1. Yeah, i had a blind friend from the U.S who took her dog everywhere, even in airplanes. He was quiet, trained, and would simply sit and wait for the flight to be over. And then one day she told me there was a debate on banning dogs from coming into the plane because they were disturbing others – barking, not obeying orders to sit and so on – they weren’t of course pas to people with disabilities or even trained enough.

        Liked by 1 person

        1. Exactly.
          The “emotional support animal” title gets abused a lot. A personally know people who took their tiny dog on board with them, and the whole plane had to suffer, because the dog squealed the whole time. Poor dog.

          Liked by 1 person

  4. We were once going to through the passport control.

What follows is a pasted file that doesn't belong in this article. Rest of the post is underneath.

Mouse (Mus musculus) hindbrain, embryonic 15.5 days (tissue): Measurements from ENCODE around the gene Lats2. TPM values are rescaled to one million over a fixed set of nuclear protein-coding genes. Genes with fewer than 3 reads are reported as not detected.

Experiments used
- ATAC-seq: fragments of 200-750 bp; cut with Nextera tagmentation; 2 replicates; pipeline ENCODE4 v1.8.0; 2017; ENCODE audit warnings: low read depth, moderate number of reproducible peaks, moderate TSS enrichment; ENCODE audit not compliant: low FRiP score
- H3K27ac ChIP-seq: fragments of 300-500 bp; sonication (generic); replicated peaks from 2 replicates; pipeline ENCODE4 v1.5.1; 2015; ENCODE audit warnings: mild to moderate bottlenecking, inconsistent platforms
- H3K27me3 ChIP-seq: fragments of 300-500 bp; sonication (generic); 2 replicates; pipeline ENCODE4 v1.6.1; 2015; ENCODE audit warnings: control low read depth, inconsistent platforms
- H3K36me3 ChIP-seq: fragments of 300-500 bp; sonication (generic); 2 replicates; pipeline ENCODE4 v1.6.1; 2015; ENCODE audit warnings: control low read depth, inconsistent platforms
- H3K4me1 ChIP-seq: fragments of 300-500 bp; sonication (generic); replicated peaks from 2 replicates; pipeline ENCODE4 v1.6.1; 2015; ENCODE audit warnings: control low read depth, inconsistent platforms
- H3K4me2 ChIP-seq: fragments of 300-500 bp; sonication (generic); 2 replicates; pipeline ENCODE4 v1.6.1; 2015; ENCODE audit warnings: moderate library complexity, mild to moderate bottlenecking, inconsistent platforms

There were 2 queues.
    “Let’s take this one”, I said.
    “Why”, asked Jasper, “this queue is must shorter”.
    “Just trust me”, I said.

    Shorter doesn’t mean faster.
    I recognised all the “exotic” looking people in the short queue. But they would have to answer more questions than the Western European ones.
    And indeed, the longer queue was way faster.

    I haven’t considered flight safety and transgender. Definitely could cause problems.

    I know I should say this, but I am against all this gender change.
    By all means I wish I was a man, because bra’s, montly parties and bad hair days.
    But do I feel like a man? NO.
    How should I know how a man feels?!?!?!
    Do I feel like a woman?
    I don’t know. How is a woman supposed to feel?!

    Liked by 1 person

    1. Looks like you are more experienced in travelling than Jasper. I also avoid any lines with kids. And people who look like they will have a lot of technology.

      You raise a valid point regarding “feeling”. We don’t live in times when women had to always wear dresses. Women can wear pants now, and wear their hair short. It is OK for men to have longer hair, and wear pink shirts. Which means that in a way, we can adjust who we are, without having to change crucial parts (body parts).